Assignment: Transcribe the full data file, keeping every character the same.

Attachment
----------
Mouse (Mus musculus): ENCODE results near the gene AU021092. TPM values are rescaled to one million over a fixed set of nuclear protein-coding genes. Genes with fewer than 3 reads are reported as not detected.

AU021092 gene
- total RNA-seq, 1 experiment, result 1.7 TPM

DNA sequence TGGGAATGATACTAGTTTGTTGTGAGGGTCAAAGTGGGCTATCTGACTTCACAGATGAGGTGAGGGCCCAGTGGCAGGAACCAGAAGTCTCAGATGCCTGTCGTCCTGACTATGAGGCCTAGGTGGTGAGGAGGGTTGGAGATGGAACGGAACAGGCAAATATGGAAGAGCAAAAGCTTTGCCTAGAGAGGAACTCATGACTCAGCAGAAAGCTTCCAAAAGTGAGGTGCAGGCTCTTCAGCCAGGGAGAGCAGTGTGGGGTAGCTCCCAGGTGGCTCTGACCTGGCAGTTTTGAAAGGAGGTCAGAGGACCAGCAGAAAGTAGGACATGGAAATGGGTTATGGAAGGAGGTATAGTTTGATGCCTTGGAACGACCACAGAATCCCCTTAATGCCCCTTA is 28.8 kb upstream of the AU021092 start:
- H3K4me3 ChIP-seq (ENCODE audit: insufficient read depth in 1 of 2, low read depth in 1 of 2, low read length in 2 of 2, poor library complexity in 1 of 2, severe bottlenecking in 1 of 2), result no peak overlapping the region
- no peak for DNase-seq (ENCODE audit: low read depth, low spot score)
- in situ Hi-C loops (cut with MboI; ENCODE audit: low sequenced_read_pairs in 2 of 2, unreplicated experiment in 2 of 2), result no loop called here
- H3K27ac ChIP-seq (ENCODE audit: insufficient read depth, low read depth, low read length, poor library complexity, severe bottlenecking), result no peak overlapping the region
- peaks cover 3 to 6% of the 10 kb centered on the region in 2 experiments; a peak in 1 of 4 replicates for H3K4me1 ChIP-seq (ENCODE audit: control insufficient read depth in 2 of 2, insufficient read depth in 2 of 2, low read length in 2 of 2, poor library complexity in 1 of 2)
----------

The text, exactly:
Mouse (Mus musculus): ENCODE results near the gene AU021092. TPM values are rescaled to one million over a fixed set of nuclear protein-coding genes. Genes with fewer than 3 reads are reported as not detected.

AU021092 gene
- total RNA-seq, 1 experiment, result 1.7 TPM

DNA sequence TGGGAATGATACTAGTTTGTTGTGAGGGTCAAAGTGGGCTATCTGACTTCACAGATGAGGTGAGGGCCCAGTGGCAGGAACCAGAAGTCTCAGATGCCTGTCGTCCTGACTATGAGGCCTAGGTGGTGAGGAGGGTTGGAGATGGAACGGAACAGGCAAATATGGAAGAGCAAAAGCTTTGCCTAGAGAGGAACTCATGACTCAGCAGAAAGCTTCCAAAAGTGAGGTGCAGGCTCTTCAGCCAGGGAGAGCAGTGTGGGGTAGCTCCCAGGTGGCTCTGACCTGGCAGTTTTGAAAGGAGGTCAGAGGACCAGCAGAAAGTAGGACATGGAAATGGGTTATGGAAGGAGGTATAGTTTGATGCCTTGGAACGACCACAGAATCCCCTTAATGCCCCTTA is 28.8 kb upstream of the AU021092 start:
- H3K4me3 ChIP-seq (ENCODE audit: insufficient read depth in 1 of 2, low read depth in 1 of 2, low read length in 2 of 2, poor library complexity in 1 of 2, severe bottlenecking in 1 of 2), result no peak overlapping the region
- no peak for DNase-seq (ENCODE audit: low read depth, low spot score)
- in situ Hi-C loops (cut with MboI; ENCODE audit: low sequenced_read_pairs in 2 of 2, unreplicated experiment in 2 of 2), result no loop called here
- H3K27ac ChIP-seq (ENCODE audit: insufficient read depth, low read depth, low read length, poor library complexity, severe bottlenecking), result no peak overlapping the region
- peaks cover 3 to 6% of the 10 kb centered on the region in 2 experiments; a peak in 1 of 4 replicates for H3K4me1 ChIP-seq (ENCODE audit: control insufficient read depth in 2 of 2, insufficient read depth in 2 of 2, low read length in 2 of 2, poor library complexity in 1 of 2)